Technical rebound continues
The “textbook technical rebound” in US equities that I wrote about in the last edition of Big Money continued last week.
Indeed, it gathered momentum, and could continue higher this coming week on renewed hopes of an early Federal Reserve (Fed) pivot. The S&P 500 Index ended the week up 4.7%.
So, is the Fed wimping out on rate hikes, even before the going gets tough? How many times have we heard talk of a pivot before and seen the market disappointed? Too many.
But this time, the talk in the market is the Fed might be encouraging this speculation, via a report from the Wall Street Journal reporter nicknamed the “Fed Whisperer”.
The report by Nick Timiraos, who has a reputation for accurately predicting Fed rate moves, said the FOMC was “likely to debate” a smaller rate hike in December.
The dominant bet in the Fed Funds futures market had been for 75-basis point (bp) hikes at both the November and December FOMC meetings.
But by end of the week, the dominant bet had shifted towards only 50 basis points in December.
Prepare for a re-run of 1969-1980
If the Fed weakens in its resolve to crush inflation, it will likely store bigger problems for 2023, much as it did from 1969 to 1980.
That was when the Fed flip-flopped between rate hikes and cuts and hikes, repeatedly, with inflation pushing higher and higher.
Meanwhile, the economic arguments are very one-sided at the moment, in favour of continuing super-sized rate hikes.
This suggestion of a slowing of the pace of rate hikes is coming at a time when there are no obvious reasons for it to slow.
Core inflation is still rising; the jobs market remains over heated; there are credible concerns over the oil supply and demand balance going into the northern winter; there is little credit stress; and the economy has at least around half a year before a recession hits.
In short, it has a window of opportunity to defeat inflation. But the implication from the WSJ report, if it is correct, is the Fed is considering squandering that opportunity.
Risks of inflationary pressures
The September FOMC minutes contained a warning from Fed staff that their estimate of potential output had been:
“Revised down significantly in response to continued disappointing productivity growth and the sluggish gains in labor force participation seen so far this year; moreover, this lower trajectory for potential output was expected to persist throughout the forecast period.”
“As a result, the staff’s estimate of the output gap was revised up considerably this year, and while the staff projection still had the output gap closing in coming years, the level of output was expected to be slightly above potential at the end of 2025.
Likewise, the unemployment rate was expected to rise more slowly than in the July projection and to be slightly below the staff’s estimate of its natural rate at the end of 2025.”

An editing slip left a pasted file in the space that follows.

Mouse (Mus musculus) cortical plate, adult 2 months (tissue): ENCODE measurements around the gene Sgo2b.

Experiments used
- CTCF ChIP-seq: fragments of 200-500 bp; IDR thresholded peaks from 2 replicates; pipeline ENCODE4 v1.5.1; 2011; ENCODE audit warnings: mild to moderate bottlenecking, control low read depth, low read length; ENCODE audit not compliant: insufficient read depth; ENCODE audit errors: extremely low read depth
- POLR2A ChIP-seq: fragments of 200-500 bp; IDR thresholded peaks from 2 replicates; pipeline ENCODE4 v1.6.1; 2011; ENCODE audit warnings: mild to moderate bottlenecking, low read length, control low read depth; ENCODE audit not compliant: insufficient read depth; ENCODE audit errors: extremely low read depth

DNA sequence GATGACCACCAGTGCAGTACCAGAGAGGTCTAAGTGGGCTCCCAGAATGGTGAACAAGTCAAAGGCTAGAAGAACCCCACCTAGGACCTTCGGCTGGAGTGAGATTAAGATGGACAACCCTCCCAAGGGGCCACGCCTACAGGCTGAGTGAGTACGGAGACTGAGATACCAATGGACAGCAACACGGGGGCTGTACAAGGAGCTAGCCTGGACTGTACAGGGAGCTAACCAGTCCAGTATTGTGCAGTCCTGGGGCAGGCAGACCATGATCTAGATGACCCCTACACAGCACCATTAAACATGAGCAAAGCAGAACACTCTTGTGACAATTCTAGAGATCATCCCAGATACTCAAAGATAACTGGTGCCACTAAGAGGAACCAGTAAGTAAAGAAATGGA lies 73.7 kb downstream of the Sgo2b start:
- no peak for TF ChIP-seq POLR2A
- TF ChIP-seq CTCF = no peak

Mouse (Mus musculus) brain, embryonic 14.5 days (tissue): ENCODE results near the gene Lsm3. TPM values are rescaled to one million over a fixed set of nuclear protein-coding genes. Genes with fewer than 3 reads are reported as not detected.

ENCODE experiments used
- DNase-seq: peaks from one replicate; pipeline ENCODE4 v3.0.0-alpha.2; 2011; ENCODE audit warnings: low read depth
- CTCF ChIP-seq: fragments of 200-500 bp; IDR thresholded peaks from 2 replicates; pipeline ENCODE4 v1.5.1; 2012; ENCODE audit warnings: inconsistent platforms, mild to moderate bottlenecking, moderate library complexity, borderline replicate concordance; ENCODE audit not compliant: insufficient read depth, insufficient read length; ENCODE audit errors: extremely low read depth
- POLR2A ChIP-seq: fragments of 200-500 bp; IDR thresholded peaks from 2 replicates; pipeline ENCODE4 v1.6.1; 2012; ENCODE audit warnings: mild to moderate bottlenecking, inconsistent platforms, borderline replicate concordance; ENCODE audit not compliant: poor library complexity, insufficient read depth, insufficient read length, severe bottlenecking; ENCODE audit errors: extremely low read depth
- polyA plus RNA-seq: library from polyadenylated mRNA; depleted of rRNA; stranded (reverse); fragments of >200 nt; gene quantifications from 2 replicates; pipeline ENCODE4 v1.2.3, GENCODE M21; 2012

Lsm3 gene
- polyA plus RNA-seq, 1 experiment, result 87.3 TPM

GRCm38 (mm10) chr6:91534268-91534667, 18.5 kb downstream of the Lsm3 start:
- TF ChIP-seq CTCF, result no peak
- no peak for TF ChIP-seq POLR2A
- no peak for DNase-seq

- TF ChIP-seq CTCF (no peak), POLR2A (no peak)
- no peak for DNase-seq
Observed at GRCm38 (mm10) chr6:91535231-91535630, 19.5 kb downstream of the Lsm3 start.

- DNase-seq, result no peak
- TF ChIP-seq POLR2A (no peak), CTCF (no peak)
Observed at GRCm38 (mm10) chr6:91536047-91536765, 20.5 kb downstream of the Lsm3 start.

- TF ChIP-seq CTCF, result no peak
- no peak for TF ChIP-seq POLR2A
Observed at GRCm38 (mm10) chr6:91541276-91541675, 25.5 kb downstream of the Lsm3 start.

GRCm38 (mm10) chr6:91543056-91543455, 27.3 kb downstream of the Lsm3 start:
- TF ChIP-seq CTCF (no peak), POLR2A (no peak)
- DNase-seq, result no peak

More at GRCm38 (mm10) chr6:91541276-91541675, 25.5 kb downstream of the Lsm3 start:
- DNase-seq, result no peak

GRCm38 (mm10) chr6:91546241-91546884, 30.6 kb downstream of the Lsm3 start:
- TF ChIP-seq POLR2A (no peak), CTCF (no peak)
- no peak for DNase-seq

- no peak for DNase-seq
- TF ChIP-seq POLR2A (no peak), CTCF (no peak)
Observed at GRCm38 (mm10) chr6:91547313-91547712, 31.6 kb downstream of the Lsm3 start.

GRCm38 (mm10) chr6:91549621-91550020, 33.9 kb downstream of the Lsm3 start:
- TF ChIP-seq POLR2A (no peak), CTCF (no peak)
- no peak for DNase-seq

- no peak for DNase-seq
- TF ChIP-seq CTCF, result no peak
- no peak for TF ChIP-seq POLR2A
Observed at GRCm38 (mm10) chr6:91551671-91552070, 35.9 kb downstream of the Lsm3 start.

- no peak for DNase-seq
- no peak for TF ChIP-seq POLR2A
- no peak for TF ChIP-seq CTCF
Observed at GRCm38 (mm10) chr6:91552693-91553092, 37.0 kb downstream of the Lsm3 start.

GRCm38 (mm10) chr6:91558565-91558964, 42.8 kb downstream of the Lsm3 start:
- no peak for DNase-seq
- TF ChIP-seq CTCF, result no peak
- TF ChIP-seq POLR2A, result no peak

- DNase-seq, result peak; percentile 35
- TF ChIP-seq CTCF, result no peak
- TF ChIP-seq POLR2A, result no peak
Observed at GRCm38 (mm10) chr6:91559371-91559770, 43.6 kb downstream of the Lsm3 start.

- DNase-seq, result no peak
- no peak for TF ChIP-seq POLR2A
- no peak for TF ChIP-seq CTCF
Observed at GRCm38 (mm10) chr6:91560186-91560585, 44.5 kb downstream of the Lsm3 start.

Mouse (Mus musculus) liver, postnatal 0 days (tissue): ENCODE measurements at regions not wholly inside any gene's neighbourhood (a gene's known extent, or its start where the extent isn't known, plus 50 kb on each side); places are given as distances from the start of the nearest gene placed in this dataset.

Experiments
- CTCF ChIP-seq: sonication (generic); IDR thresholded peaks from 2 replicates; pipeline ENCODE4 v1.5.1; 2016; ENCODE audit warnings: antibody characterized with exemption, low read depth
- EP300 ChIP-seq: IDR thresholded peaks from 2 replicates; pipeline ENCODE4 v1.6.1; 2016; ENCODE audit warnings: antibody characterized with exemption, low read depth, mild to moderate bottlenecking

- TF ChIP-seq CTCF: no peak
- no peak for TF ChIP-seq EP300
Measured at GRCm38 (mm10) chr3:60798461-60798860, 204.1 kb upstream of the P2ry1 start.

In short, the US economy has become even more vulnerable to inflation from its own internal capacity constraints.
Indeed, the output gap – the difference between the actual GDP and the potential GDP – was, on its latest data point, already running at its highest level in post-War history.
This latest downward revision of the potential output will push the gap yet higher, raising inflationary pressures.
The most moderate Taylor Rule Model methodology on the Atlanta Fed’s utility suggests the Fed should be targeting a rate of 5.8% on the current output gap.
Even on the existing output gap, the Fed’s own Taylor Rule Utility is suggesting an appropriate rate of 5.8% to 7.7%, depending on the methodology.
Technical supports to help drive risk-on sentiment
In my thinking, it would be weak and irresponsible for the Fed to start easing the pace of rate hikes so soon.
But that is the speculation in the market now and that may continue to drive the technical rebound in the coming week.
And the technicals supporting the rebound include:
- The US Dollar Index bumping its head on a long-term technical resistance – this is the top of the uptrend channel from 2009.
- USD/JPY looking like it may break below a rising wedge formation from July of this year. This is usually a signal of a pause or even breakdown of an uptrend. It comes amid reports of Bank of Japan intervention to bring down the USD/JPY.
- Both the S&P 500 and the Nasdaq 100 indices are rebounding off key Fibonacci retracement supports. The S&P 500 is rebounding off the 50% retracement of the bull market from March 2020 to January 2022. The Nasdaq 100 is bouncing off the 38.2% retracement of the entire move from the 2009 low to the 2022 high. It is also right on its 50-month moving average (see five charts below).
But poor fundamentals haven’t changed
Our view is that failure to contain this inflationary challenge could damage the US economy even more, and cause it to struggle for decades to come.
So, even if the Fed triggers a bigger rebound by wimping out on rate hikes, those poor economic fundamentals will likely return again, with a vengeance. But that is an analysis for another time.